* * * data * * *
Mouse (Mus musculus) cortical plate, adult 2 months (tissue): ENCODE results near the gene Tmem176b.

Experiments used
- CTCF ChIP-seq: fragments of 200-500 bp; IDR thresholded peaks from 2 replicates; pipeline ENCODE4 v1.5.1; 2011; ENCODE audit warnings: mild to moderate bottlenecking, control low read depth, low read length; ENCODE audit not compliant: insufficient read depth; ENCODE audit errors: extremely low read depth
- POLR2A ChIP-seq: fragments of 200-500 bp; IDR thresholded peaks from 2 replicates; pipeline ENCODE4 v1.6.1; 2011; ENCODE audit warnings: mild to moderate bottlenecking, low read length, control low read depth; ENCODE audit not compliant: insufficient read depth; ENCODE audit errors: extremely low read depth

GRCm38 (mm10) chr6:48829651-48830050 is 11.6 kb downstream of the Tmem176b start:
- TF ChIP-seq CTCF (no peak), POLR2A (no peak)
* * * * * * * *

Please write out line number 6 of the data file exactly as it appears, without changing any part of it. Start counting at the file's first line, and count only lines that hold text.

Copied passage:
- TF ChIP-seq CTCF (no peak), POLR2A (no peak)